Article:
Obama’s bow to the Saudi king may go down as one of those moments when Americans, or at least its foreign policy elite, realized the dead-end of the new realism of the post-Bush Democratic Party. Obama was probably just trying to be polite, and bowing is a common, albeit declining, practice in much of Eurasia. It is pretty uncommon to Americans, so it is easier to overread its significance. (Its so ingrained in Koreans, eg, that I have seen people bow instinctively after a phone conversation.)
But it is also true that it is a not a democratic or egalitarian practice. It is rooted in aristocracies like those of Prussia, France or Britain. It does signify some deference, and those lower on the food chain are supposed to bow more deeply than those higher up. (You learn the intricate gradations of bowing in Asian cultures.) And Obama’s bow was awfully deep (about 90 degrees). Honestly, he probably should not have done it.
It looks pretty awkward for the leader of the world’s most successful democracy to bow to one the world’s most reactionary monarchs. And this mini-flap is part of the larger debate stirred up by Obama’s outreach to some of the nastier regimes on the planet – including Iran and Russia. Not only the American nationalist right, but most Americans will eventually sour on it.
The reason is that realism is not the instinct of Americans when it comes to foreign policy. Most Americans like think that US foreign policy is doing good in the world, and we recite our history to ourselves in that manner. I see it in my undergrads all the time. They love movies like Black Hawk Down or Band of Brothers (Americans dying to do the right thing for others), or just go watch the History
Hitler Channel’s constant celebration of WWII, the ‘good war.’ In US foreign policy mythology, Eurasians are gutless, insipid dealmakers (EU countries trading with Iran and yakking at the UNSC) or progenitors of world-breaking fanaticisms (fascism, communism, Islamic fundamentalism) the US has to stop. The US is the city on the hill needlessly dragged in by Pearl Harbor or 9/11 to clean up Eurasia’s inability to leave in peace with itself. (For the long explanation of all this, try William Russell Mead’s Special Providence; the title alone tells you enough.)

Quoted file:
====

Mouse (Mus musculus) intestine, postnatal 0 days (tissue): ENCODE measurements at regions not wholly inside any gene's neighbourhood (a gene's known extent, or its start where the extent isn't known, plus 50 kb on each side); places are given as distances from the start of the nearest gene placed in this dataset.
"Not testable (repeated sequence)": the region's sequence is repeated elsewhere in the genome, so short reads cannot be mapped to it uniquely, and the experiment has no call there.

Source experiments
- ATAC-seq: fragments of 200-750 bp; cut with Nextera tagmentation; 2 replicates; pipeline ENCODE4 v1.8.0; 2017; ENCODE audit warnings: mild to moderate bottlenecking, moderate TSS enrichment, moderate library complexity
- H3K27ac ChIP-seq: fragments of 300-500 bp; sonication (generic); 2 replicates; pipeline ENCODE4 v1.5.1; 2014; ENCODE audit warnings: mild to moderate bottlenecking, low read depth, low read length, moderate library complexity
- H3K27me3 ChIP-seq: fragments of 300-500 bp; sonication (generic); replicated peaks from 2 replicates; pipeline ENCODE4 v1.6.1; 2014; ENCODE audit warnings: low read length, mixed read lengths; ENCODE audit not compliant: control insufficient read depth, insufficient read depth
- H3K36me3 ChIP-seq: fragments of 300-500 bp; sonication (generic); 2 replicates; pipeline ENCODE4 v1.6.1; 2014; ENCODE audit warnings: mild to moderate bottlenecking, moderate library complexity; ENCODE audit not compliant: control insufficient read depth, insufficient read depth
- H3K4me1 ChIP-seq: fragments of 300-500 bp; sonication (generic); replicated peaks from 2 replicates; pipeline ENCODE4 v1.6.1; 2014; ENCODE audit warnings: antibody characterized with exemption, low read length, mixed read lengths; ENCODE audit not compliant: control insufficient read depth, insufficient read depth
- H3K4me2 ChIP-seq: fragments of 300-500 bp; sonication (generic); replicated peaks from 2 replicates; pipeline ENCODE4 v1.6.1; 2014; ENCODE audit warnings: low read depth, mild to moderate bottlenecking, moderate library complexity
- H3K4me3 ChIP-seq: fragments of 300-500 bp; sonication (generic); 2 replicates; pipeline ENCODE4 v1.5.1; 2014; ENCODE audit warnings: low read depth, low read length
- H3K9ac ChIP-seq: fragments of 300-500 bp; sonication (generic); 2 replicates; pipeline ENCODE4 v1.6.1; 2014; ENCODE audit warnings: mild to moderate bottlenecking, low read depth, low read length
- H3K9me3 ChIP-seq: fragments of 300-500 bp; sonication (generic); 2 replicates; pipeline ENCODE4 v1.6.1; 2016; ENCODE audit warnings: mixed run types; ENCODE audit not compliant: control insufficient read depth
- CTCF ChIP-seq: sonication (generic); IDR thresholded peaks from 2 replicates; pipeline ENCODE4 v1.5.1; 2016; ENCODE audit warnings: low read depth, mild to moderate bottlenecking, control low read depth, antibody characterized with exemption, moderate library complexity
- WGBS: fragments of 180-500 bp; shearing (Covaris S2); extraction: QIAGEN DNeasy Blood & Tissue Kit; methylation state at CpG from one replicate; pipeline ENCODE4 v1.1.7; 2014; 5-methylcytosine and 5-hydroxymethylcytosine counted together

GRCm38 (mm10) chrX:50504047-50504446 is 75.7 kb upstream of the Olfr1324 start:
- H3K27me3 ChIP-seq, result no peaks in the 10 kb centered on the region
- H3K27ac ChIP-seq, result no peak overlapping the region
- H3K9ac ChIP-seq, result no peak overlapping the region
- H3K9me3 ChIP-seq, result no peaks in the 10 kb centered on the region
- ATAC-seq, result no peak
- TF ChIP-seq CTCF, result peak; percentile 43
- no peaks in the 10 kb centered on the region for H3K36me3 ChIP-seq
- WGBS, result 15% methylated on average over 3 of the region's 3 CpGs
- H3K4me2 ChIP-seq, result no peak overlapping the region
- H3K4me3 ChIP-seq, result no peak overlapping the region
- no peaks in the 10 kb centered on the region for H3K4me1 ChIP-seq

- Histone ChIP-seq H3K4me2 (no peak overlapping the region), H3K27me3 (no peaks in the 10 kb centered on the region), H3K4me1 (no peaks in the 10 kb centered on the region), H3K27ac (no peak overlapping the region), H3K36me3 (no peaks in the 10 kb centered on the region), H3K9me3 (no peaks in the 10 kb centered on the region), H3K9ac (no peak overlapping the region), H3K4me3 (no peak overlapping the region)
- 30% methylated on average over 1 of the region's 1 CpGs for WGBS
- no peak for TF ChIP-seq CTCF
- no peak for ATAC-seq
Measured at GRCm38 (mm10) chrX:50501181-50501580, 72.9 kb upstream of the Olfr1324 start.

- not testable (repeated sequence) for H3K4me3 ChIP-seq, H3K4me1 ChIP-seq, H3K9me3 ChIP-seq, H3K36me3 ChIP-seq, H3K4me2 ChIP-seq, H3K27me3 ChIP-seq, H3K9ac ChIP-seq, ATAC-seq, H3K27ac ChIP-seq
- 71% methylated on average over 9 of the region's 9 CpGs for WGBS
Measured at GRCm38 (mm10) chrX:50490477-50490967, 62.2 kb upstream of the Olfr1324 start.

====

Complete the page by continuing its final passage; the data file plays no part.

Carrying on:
Nor is realism really the position of the Democratic Party or Obama in their hearts. Obama is too much the social liberal – a supporter, eg, of gay and abortion rights – at home to really believe that the US should ‘respect’ dictatorships, theocracies and other closed states. Nor is realism the traditional foreign policy stance of the Democratic party. Since Americas ‘rise to globalism,’ the Democrats have traditionally argued that the US should promote human rights, expand aid, avoid alliances with nasties, limit the use and scope of force, etc. One of the great, and underappreciated moments, in the Democrats’ foreign policy history is C Vance’s principled resignation.
It is the GOP that is supposed to be the heartless defender of US interests, cold pragmatists, willing to expend ‘blood for oil,’ and all that. But actually, the GOP has never been so thoroughly realist either. Nixon and Bush 1 were the most ‘realist’ GOP presidents, but Reagan, the great GOP folk hero, was decidedly not. Reagan thought nuclear weapons, MAD, and the Cold War were a moral bane on mankind. He was as crusading as W on the promotion of US values abroad. And W of course argued that democracy promotion should be the whole point of US foreign policy.
My guess is that the newfound realism of the Democrats is simply a reaction to W, whom the left loathed. N Pelosi represents the city with the largest population of homosexuals in the country. She can’t honestly believe that Iran, whose president said there are no homosexuals in his country, is just another country we can deal with. At some point, she, Obama, HRC, and the others will turn from NK, Russia, Iran, etc. in disgust. They won’t be as obnoxious about it as W was, but I predict we will be nagging the Chinese about human rights again soon, re-containing Iran, squabbling with Russia and NK, etc. This trend will only accelerate as it becomes clear that pragmatic engagement doesn’t work much anyway: http://www.reuters.com/article/topNews/idUSTRE53B0Y020090412 and http://www.koreatimes.co.kr/www/news/nation/2009/04/116_43165.html.